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La Valentina
Steaming Performance


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Contents

Introduction
Getting Started
Espresso Performance
Steaming Performance
Conclusion
Dimensions
  

La Valentina is reputed to be a powerful steamer and my measurements bear that out. Initially the steam wand spittles water for a couple seconds, but then emits only very dry steam. The biggest difference in comparison to my previous espresso machine, the Rancilio Silvia, is that the steam pressure is nearly constant—that is, no hills and valleys. With Silvia’s stock one-hole tip and in its “perfect steam” zone, Silvia’s velocity is greater than Valentina’s. However, Valentina has greater steam volume. As shown below, it steams at a brisk pace using the stock tip:

8 ounces

10 ounces

12 ounces

La Valentina

31

42

47

Giotto Premium

28

38

43

Rancilio Silvia

46

66

74

Seconds to heat water from 40 to 160°F with stock tip (boiler pressure of 1.1 bar)

Silvia is a very competent steamer but requires a fair amount of finesse and attention to the boiler cycle. While it’s true that La Valentina will produce slightly stronger steam pressure when the boiler element is on, it isn’t as critical as it is for Silvia.

Frothing Small Amounts of Milk

The stock tip works best with larger amounts of milk (e.g., nine ounces in a 20 ounce pitcher). The stock tip is certainly too fast for anything less than six ounces. For smaller one-serving amounts, I prefer a twelve ounce pitcher and the narrower Gold Pro two-hole steam wand tip (available at an additional cost). After a few days of practice, I produced better and more consistent results with no waiting, validating one of the major reasons I upgraded from Silvia.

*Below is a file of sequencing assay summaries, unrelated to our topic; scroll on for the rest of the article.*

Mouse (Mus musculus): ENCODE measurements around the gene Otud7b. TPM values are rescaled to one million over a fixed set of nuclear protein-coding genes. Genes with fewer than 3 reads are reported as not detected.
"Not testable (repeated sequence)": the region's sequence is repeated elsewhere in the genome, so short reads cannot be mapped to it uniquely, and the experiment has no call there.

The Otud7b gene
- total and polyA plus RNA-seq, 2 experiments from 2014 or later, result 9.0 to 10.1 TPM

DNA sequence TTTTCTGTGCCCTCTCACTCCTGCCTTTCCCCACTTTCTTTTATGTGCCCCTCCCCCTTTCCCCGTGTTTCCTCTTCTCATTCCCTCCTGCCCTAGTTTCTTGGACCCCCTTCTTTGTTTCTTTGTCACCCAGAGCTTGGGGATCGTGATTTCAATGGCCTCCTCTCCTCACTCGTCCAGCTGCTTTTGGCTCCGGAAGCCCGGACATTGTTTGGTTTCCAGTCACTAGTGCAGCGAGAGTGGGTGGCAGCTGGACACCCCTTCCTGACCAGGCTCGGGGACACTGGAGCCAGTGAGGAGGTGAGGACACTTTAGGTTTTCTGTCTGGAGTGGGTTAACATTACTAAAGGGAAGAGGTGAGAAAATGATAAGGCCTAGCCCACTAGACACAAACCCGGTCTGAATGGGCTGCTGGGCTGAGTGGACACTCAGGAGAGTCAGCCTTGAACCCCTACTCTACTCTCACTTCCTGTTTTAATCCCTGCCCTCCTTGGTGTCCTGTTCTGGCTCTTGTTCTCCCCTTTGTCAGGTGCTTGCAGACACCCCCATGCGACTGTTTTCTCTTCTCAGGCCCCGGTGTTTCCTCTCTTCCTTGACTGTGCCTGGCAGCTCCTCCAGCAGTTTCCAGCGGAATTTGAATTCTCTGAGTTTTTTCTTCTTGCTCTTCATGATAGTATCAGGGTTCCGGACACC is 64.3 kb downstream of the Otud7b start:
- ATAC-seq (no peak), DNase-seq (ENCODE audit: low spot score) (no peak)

Stock and Gold Pro steam tips

Stock (l) and Gold Pro (r)
steam wand tips

After I had a chance to measure La Valentina’s steaming performance as delivered, I retook the statistics above after changing two variables, namely:

These factors slowed the steaming times to 45, 58, and 65 seconds for 8, 10, and 12 ounces of water, respectively. It is noteworthy that the boiler pressure “equalization point” during steaming was much higher for the Gold Pro two-hole steam tip. It didn’t drop below 0.8 bar. With the stock tip, the boiler pressure dropped as low as 0.6 bar at the end of a run. The increased steam velocity of the Gold Pro two-hole steam tip makes it great for creating microfoam, especially for small amounts of milk. In effect, it transforms La Valentina into more of a “long-distance runner” than sprinter steaming-wise; I recommend the Gold Pro steam tip as an inexpensive must-have accessory for Valentina.

Maximizing Steam Output

While not absolutely required, having the heating element on while frothing on is a good thing. The 1300W heating element in La Valentina will give an extra “oomph!” to the steam pressure if it engages from the get-go instead of mid-session, especially with the stock steam tip. In fact, this hint applies to just about all semi-commercial espresso machines.

To force the heating element on, begin by opening the steam valve wide open to drop the boiler pressure until the green heating element indicator illuminates, and then close it for a moment in order to put the wand into the pitcher. Now let ’er rip. This will get the steam going flat-out in just a few seconds since the heating element will remain on until the valve is closed. The boiler gauge gives a leading indication of when the heating element is about to go on or off. That period lasts only 5-7 seconds, so watching the gauge helps judge when to start steaming (since I want the heat on throughout, I start just before it clicks off so the pressure is maxed). Timing is less important if the boiler pressure is cranked up to 1.2 bar, but I prefer the extra rebound time a lower setting like 0.95-1.1 bar gives me.

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